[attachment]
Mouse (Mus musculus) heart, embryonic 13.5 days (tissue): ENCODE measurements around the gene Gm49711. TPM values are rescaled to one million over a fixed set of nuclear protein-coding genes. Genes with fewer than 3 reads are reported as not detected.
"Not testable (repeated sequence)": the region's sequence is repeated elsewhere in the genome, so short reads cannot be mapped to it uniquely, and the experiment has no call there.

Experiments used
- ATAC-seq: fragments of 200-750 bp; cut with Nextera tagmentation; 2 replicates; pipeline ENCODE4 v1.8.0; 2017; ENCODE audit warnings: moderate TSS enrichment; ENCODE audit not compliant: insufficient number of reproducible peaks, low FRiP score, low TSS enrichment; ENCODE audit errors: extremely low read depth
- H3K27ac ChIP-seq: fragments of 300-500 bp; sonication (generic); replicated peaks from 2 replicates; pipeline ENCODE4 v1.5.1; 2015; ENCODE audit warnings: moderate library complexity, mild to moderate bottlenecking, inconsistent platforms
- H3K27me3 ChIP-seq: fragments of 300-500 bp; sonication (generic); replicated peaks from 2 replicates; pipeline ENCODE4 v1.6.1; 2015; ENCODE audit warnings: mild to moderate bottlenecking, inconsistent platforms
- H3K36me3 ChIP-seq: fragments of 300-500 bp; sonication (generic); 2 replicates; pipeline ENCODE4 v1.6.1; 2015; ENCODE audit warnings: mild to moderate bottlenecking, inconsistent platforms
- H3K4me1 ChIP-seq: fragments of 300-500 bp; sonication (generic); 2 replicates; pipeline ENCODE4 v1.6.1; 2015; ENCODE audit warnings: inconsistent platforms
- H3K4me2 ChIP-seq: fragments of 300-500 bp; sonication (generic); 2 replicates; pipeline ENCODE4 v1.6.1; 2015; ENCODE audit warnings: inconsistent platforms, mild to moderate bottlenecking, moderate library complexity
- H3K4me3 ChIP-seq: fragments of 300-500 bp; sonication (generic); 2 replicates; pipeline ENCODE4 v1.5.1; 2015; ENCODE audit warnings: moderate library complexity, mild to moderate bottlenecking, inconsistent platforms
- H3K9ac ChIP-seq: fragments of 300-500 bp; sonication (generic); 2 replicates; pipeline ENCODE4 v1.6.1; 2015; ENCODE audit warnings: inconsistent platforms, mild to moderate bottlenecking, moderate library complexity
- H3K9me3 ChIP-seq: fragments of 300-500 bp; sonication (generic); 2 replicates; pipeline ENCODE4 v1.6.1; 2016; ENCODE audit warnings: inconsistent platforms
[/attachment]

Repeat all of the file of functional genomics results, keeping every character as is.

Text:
Mouse (Mus musculus) heart, embryonic 13.5 days (tissue): ENCODE measurements around the gene Gm49711. TPM values are rescaled to one million over a fixed set of nuclear protein-coding genes. Genes with fewer than 3 reads are reported as not detected.
"Not testable (repeated sequence)": the region's sequence is repeated elsewhere in the genome, so short reads cannot be mapped to it uniquely, and the experiment has no call there.

Experiments used
- ATAC-seq: fragments of 200-750 bp; cut with Nextera tagmentation; 2 replicates; pipeline ENCODE4 v1.8.0; 2017; ENCODE audit warnings: moderate TSS enrichment; ENCODE audit not compliant: insufficient number of reproducible peaks, low FRiP score, low TSS enrichment; ENCODE audit errors: extremely low read depth
- H3K27ac ChIP-seq: fragments of 300-500 bp; sonication (generic); replicated peaks from 2 replicates; pipeline ENCODE4 v1.5.1; 2015; ENCODE audit warnings: moderate library complexity, mild to moderate bottlenecking, inconsistent platforms
- H3K27me3 ChIP-seq: fragments of 300-500 bp; sonication (generic); replicated peaks from 2 replicates; pipeline ENCODE4 v1.6.1; 2015; ENCODE audit warnings: mild to moderate bottlenecking, inconsistent platforms
- H3K36me3 ChIP-seq: fragments of 300-500 bp; sonication (generic); 2 replicates; pipeline ENCODE4 v1.6.1; 2015; ENCODE audit warnings: mild to moderate bottlenecking, inconsistent platforms
- H3K4me1 ChIP-seq: fragments of 300-500 bp; sonication (generic); 2 replicates; pipeline ENCODE4 v1.6.1; 2015; ENCODE audit warnings: inconsistent platforms
- H3K4me2 ChIP-seq: fragments of 300-500 bp; sonication (generic); 2 replicates; pipeline ENCODE4 v1.6.1; 2015; ENCODE audit warnings: inconsistent platforms, mild to moderate bottlenecking, moderate library complexity
- H3K4me3 ChIP-seq: fragments of 300-500 bp; sonication (generic); 2 replicates; pipeline ENCODE4 v1.5.1; 2015; ENCODE audit warnings: moderate library complexity, mild to moderate bottlenecking, inconsistent platforms
- H3K9ac ChIP-seq: fragments of 300-500 bp; sonication (generic); 2 replicates; pipeline ENCODE4 v1.6.1; 2015; ENCODE audit warnings: inconsistent platforms, mild to moderate bottlenecking, moderate library complexity
- H3K9me3 ChIP-seq: fragments of 300-500 bp; sonication (generic); 2 replicates; pipeline ENCODE4 v1.6.1; 2016; ENCODE audit warnings: inconsistent platforms